Charge: The Professional Development Committee (PDC) is charged with responding to the diverse professional development needs of POD members at various career stages and different institutional types. The PDC works with the Research and Membership Committees to develop and review periodic membership surveys, the results of which help the PDC to determine professional development needs of the membership. PDC coordinates the development, offering, and assessment of programming in a variety of venues.
While faculty recognize capstones as vital high-impact practices, questions linger over their purpose and the structures required to support equitable implementation. Faculty stories emerging from our multi-institutional study highlight not only the importance of institution-wide conversations that promote understanding of and investment in the capstone, but also power dynamics that deter instructors from initiating conversations about unclear goals and workload inequities. Our asynchronous, interactive session guides participants through scenarios where they navigate these tensions as an instructor, department chair, or educational developer. These storylines--drawn from our research findings--are accompanied by heuristics designed to promote significant, intersecting conversations across institutional contexts.
Abstract: This session focuses on directors in new-to-them places and on those seeking such positions. Professional guidance exists for entering educational development and for starting centers, but not for transitioning to new directing roles. CTL directors need both heightened self awareness and thorough understandings of their new environment. Participants will have multiple reflection guides available to prompt their thinking for both self and situational awareness. Guides are also presented for outlining strategic questions to prepare a personal gap analysis (e.g., business/technical, socio/political). Participants will use these tools to identify development foci as they aspire to new CTL director roles.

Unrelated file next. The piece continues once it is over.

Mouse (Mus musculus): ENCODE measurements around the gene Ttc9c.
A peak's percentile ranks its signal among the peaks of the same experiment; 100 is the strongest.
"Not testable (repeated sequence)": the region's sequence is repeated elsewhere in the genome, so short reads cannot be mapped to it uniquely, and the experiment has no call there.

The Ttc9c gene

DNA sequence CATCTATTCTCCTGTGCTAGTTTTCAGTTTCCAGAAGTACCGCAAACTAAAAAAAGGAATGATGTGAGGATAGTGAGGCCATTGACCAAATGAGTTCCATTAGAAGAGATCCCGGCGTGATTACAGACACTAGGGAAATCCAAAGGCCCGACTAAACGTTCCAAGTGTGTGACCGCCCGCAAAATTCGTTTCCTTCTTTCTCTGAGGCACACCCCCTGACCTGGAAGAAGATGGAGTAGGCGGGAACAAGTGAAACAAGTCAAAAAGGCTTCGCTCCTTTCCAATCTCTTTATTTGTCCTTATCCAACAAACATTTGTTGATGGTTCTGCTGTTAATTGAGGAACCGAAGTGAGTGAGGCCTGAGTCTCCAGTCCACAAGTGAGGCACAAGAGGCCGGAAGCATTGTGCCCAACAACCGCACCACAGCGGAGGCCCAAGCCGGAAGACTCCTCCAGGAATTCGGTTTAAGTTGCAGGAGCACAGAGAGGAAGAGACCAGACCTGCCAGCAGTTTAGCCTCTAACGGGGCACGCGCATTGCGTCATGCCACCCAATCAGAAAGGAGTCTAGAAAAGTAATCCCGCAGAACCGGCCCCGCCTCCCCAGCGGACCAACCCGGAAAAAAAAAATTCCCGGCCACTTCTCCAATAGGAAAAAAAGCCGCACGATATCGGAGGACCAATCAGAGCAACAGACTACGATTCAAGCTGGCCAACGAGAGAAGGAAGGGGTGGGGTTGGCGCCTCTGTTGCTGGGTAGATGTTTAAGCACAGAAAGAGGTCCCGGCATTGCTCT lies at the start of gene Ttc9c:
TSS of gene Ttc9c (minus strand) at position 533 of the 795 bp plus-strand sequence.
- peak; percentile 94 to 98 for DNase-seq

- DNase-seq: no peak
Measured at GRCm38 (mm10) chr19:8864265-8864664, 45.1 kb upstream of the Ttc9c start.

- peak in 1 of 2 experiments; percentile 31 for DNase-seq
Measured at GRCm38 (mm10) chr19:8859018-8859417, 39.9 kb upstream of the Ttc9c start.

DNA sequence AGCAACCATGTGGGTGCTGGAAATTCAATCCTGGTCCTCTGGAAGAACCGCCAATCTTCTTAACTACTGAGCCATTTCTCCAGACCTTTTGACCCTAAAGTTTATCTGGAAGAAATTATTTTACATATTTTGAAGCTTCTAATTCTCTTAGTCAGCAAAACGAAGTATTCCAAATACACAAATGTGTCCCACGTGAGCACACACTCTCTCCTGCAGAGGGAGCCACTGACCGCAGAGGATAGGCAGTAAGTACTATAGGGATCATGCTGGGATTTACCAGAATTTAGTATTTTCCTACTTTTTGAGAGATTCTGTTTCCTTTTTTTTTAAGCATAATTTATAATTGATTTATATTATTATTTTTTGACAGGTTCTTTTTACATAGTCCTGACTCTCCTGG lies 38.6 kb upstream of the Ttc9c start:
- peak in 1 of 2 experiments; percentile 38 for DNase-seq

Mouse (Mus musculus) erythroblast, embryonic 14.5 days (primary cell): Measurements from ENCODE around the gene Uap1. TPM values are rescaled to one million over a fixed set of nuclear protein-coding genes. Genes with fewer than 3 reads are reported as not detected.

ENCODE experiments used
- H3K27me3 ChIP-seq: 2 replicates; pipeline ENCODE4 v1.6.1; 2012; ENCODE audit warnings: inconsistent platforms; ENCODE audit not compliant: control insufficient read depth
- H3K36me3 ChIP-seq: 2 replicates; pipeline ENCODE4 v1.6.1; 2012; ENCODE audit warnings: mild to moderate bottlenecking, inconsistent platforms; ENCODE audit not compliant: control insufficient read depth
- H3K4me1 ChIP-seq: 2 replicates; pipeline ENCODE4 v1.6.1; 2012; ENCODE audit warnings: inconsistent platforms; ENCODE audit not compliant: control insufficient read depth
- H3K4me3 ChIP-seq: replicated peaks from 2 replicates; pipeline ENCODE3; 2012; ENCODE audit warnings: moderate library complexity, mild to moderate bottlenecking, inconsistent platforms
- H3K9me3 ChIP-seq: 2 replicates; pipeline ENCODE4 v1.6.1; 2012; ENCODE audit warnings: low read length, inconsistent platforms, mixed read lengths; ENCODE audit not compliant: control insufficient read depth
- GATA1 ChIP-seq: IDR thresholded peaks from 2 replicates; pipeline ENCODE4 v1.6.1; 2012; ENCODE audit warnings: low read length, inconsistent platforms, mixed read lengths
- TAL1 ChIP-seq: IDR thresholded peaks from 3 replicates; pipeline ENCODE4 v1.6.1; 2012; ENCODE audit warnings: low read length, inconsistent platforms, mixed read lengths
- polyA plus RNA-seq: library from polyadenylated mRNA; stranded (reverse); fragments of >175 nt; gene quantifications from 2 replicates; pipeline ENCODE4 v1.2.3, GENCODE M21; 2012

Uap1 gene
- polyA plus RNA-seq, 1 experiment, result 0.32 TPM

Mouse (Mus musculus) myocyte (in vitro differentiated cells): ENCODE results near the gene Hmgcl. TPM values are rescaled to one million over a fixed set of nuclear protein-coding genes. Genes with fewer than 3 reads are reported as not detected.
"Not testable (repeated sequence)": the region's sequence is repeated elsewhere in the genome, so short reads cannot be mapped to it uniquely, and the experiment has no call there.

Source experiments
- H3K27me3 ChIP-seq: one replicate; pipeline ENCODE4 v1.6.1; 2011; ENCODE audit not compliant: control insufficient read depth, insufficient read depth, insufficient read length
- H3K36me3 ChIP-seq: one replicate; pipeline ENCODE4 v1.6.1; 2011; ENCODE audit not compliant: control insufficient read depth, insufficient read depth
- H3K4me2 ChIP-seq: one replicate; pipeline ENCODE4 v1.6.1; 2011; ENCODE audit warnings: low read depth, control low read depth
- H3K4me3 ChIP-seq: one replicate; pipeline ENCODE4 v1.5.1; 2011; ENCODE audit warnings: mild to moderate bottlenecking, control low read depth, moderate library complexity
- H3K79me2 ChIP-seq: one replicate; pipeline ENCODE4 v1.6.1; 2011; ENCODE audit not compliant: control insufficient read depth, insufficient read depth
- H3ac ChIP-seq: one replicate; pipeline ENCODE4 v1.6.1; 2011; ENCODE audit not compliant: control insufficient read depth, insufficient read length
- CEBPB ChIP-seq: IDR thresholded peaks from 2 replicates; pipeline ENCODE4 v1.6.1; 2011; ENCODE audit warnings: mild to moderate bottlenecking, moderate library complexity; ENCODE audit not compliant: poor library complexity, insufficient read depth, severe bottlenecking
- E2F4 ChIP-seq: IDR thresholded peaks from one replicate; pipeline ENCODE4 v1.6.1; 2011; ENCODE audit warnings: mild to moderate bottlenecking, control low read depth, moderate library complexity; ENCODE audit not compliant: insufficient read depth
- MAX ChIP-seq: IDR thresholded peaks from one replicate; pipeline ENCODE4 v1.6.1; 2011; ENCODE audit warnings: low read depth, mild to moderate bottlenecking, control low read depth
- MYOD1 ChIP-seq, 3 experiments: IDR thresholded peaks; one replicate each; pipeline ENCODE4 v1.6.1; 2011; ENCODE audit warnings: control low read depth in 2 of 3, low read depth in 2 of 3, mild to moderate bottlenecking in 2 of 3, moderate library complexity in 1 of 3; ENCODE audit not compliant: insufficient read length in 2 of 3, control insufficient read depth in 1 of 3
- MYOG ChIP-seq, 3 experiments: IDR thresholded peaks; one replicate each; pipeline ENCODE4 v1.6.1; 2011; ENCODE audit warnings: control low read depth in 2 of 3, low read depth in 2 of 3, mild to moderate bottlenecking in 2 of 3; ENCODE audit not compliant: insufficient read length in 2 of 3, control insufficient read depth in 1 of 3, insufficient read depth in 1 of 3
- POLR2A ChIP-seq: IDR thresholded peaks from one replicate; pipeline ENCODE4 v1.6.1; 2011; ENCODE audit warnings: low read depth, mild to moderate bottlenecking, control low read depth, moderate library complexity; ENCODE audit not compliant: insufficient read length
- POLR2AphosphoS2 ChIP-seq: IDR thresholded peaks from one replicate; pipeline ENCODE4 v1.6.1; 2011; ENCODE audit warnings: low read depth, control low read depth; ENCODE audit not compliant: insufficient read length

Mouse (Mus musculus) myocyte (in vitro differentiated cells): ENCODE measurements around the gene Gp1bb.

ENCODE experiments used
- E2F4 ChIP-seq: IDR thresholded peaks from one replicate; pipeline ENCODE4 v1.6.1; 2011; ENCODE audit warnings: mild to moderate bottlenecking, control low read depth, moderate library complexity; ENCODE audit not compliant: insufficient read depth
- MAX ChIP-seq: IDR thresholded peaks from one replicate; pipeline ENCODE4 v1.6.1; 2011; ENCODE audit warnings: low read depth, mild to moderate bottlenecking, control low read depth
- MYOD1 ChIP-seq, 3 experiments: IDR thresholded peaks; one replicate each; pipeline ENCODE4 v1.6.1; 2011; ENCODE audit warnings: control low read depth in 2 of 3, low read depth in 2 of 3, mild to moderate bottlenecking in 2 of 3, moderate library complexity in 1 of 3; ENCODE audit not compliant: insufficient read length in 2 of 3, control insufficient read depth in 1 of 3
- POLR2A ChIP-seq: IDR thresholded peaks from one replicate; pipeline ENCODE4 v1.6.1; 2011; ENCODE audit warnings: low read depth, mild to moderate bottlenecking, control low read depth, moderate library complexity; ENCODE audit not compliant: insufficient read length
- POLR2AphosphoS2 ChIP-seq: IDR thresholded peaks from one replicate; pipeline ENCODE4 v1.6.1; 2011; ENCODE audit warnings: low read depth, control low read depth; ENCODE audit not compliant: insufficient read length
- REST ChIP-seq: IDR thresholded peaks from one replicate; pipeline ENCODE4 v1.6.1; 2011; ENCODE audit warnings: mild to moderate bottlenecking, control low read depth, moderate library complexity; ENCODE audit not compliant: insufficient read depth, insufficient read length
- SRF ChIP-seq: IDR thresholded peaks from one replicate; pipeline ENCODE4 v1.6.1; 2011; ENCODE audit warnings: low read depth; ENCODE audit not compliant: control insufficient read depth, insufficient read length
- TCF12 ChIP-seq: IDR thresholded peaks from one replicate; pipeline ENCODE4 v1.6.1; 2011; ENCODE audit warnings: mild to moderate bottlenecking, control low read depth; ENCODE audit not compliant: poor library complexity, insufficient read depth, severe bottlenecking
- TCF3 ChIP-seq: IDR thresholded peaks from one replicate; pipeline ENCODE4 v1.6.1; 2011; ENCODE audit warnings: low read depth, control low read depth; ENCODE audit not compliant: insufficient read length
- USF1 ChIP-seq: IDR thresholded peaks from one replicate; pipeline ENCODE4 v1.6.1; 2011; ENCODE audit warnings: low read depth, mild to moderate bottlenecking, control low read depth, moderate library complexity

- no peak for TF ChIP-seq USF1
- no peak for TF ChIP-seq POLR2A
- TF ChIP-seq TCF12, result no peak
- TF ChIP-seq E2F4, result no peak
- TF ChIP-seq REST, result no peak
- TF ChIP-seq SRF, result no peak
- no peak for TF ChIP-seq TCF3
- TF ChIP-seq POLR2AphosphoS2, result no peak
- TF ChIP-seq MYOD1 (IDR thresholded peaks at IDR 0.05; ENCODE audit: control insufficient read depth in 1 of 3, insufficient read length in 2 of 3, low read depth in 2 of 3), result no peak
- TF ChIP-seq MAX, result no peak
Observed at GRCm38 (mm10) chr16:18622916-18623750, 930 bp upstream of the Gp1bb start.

In this session, panelists representing broad experience in the educational development profession will offer insights from their various positions and career moves to attendees interested in entering the field. Panelists will discuss i) the rewards of a career in educational development, including advancing professional value for ourselves and colleagues; ii) similarities and differences between faculty and educational development positions; iii) strategies for job-market success and perspectives from hiring committees; and iv) the skills, knowledge, and expertise needed to successfully engage in this work. We will also explore emerging opportunities within our field.
Professional development is a sought after resource for faculty, both personally and professionally. However, funding for this essential support can be challenging for faculty to obtain, particularly for those that hold part-time positions, work remotely, or teach in online and hybrid modalities. Yet, this group represents the largest growing population of instructors with the least amount of support in higher education. Discover how one Midwestern institution's teaching and learning center hosted its first fully online Virtual Academic Conference, learn faculty perspectives and cost-effective strategies that informed the design, and the timely implications for educators moving towards an increasingly virtual environment.